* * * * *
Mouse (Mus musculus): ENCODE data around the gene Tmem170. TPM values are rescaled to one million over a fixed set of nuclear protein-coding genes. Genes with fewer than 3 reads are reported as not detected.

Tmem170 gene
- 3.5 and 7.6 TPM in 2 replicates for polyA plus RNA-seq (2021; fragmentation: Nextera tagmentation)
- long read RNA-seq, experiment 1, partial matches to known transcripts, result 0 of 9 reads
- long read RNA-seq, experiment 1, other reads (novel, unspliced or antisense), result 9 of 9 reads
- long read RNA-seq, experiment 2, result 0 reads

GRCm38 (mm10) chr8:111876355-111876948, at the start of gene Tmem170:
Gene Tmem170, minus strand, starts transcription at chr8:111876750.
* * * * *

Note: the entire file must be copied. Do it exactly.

Mouse (Mus musculus): ENCODE data around the gene Tmem170. TPM values are rescaled to one million over a fixed set of nuclear protein-coding genes. Genes with fewer than 3 reads are reported as not detected.

Tmem170 gene
- 3.5 and 7.6 TPM in 2 replicates for polyA plus RNA-seq (2021; fragmentation: Nextera tagmentation)
- long read RNA-seq, experiment 1, partial matches to known transcripts, result 0 of 9 reads
- long read RNA-seq, experiment 1, other reads (novel, unspliced or antisense), result 9 of 9 reads
- long read RNA-seq, experiment 2, result 0 reads

GRCm38 (mm10) chr8:111876355-111876948, at the start of gene Tmem170:
Gene Tmem170, minus strand, starts transcription at chr8:111876750.